This year’s commemoration comes as the historic city of roughly 18,000 is still digging out from the aftermath of a January EF-2 tornado that destroyed or damaged thousands of properties in and around Selma. The scars of that storm are still evident.
President Joe Biden arrived in Alabama to pay tribute to the heroes of ‘Bloody Sunday’
Attendees listen to speakers during an event to commemorate the 58th anniversary of ‘Bloody Sunday,’ a landmark event of the civil rights movement, on Sunday, in Selma, Alabama
U.S. President Joe Biden reacts as Faya Rose Toure, Founder of the Selma Jubilee Committee, speaks at the commemoration of the 58th anniversary of ‘Bloody Sunday’, when state troopers beat peaceful voting rights protesters who were marching against discrimination, at the Edmund Pettus Bridge in Selma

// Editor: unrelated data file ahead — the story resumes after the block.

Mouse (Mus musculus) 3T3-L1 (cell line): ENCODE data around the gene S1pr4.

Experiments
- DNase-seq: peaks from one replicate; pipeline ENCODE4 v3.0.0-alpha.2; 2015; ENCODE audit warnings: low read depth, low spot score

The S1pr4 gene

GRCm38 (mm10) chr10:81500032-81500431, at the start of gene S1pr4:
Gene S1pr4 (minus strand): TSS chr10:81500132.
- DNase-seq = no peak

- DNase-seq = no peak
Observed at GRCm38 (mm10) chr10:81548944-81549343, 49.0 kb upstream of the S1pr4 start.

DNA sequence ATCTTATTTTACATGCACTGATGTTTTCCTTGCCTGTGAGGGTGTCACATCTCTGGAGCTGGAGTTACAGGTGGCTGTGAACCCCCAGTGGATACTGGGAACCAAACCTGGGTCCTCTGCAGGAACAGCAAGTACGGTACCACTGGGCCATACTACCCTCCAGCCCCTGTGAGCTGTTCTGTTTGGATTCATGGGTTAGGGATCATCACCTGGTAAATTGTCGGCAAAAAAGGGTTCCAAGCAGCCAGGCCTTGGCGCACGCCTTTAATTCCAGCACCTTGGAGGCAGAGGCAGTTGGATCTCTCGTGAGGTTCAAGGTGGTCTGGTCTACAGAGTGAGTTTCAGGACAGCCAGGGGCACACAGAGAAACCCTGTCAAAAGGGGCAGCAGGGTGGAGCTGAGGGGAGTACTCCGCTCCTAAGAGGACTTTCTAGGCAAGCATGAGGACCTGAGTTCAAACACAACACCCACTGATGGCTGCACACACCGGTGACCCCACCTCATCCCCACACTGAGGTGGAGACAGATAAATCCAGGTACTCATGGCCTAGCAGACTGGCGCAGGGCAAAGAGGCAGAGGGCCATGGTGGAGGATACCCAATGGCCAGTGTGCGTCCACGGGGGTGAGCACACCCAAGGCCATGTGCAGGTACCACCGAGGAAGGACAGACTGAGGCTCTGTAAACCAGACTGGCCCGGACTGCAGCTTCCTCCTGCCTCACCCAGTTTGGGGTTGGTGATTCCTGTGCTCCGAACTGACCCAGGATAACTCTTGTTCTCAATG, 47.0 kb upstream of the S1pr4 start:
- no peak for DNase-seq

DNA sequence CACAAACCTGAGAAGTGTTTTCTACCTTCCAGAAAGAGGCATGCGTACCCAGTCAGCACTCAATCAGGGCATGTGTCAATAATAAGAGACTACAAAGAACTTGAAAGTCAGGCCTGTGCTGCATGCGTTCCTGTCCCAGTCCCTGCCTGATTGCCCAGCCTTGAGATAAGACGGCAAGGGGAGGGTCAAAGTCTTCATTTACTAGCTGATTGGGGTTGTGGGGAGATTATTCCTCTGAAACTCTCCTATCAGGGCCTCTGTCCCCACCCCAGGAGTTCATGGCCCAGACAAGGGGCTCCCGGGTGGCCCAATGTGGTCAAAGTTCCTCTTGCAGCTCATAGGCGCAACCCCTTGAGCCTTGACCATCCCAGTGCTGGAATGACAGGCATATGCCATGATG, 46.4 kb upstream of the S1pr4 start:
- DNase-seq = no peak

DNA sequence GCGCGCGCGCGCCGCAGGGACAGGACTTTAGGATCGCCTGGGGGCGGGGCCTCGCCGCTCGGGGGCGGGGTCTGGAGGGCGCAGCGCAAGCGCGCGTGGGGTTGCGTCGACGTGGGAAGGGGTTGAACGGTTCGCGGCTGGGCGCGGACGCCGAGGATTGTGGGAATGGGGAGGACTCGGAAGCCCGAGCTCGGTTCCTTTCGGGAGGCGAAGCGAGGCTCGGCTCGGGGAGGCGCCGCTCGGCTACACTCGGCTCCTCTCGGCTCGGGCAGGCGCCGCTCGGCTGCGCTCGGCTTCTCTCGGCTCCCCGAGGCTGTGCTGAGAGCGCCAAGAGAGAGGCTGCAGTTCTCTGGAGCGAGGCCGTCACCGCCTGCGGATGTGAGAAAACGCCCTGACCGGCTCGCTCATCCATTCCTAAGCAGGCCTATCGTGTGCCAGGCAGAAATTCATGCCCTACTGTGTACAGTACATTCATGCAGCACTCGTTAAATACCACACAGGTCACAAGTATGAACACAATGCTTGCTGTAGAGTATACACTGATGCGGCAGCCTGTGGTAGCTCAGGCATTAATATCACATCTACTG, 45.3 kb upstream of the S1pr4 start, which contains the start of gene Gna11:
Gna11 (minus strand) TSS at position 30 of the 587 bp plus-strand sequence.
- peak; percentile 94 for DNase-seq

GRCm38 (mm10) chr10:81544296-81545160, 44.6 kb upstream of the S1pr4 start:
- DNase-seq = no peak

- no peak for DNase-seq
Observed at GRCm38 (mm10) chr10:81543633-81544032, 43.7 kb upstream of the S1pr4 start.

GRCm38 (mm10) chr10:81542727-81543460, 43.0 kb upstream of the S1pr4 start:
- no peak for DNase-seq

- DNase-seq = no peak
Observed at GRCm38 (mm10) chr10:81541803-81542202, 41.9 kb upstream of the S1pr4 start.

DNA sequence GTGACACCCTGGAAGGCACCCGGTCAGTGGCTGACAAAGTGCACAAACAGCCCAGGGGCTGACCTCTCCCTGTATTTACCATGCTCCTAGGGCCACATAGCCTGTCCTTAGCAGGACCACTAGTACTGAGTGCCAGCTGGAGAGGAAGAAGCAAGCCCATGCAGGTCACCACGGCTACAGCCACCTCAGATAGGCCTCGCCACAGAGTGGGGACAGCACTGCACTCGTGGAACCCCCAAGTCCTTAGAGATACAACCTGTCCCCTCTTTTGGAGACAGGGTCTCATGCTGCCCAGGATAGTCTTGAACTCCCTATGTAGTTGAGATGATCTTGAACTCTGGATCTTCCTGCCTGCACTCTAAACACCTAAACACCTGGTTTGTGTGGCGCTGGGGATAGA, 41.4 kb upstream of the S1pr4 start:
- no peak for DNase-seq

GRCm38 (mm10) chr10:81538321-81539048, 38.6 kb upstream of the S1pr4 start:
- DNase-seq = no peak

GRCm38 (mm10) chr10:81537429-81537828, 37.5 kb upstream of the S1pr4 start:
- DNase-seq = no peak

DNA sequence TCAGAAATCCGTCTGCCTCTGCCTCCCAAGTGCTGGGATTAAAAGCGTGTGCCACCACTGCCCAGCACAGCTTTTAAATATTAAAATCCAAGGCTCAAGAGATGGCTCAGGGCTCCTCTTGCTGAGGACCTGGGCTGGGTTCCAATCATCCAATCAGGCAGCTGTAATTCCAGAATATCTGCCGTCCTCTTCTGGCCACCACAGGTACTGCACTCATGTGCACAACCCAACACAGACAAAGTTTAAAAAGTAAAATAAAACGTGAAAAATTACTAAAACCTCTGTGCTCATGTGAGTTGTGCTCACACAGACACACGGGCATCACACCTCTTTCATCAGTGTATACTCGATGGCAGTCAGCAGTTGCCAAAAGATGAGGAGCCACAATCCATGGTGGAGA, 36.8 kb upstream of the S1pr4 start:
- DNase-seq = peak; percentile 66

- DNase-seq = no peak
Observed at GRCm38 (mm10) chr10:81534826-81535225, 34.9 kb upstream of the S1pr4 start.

Blocks from the stage where Biden was to speak were houses that sat crumbled or without roofs. Orange spray paint marked buildings beyond salvage with instructions to ‘tear down.’
‘We remain Selma strong,’ Mayor James Perkins said, adding that ‘we will build back better.’ He thanked Biden for approving a disaster declaration that helped the small city with the cost of debris cleanup and removal.
Before Biden’s visit, the Rev. William Barber II, a co-chair of Poor People’s Campaign, and six other activists wrote Biden and members of Congress to express their frustration with the lack of progress on voting rights legislation.
They urged Washington politicians visiting Selma not to sully the memories of the late civil rights activists John Lewis, Hosea Williams and others with empty platitudes.